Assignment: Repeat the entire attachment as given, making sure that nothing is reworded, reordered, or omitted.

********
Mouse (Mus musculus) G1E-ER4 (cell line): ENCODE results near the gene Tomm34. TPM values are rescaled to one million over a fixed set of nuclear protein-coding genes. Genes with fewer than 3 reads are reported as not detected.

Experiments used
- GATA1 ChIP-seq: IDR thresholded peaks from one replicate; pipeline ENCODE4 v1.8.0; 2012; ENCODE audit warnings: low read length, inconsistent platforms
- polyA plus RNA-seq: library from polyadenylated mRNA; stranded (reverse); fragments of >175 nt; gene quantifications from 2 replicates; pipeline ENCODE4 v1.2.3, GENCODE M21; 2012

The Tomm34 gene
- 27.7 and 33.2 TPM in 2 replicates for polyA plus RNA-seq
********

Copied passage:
Mouse (Mus musculus) G1E-ER4 (cell line): ENCODE results near the gene Tomm34. TPM values are rescaled to one million over a fixed set of nuclear protein-coding genes. Genes with fewer than 3 reads are reported as not detected.

Experiments used
- GATA1 ChIP-seq: IDR thresholded peaks from one replicate; pipeline ENCODE4 v1.8.0; 2012; ENCODE audit warnings: low read length, inconsistent platforms
- polyA plus RNA-seq: library from polyadenylated mRNA; stranded (reverse); fragments of >175 nt; gene quantifications from 2 replicates; pipeline ENCODE4 v1.2.3, GENCODE M21; 2012

The Tomm34 gene
- 27.7 and 33.2 TPM in 2 replicates for polyA plus RNA-seq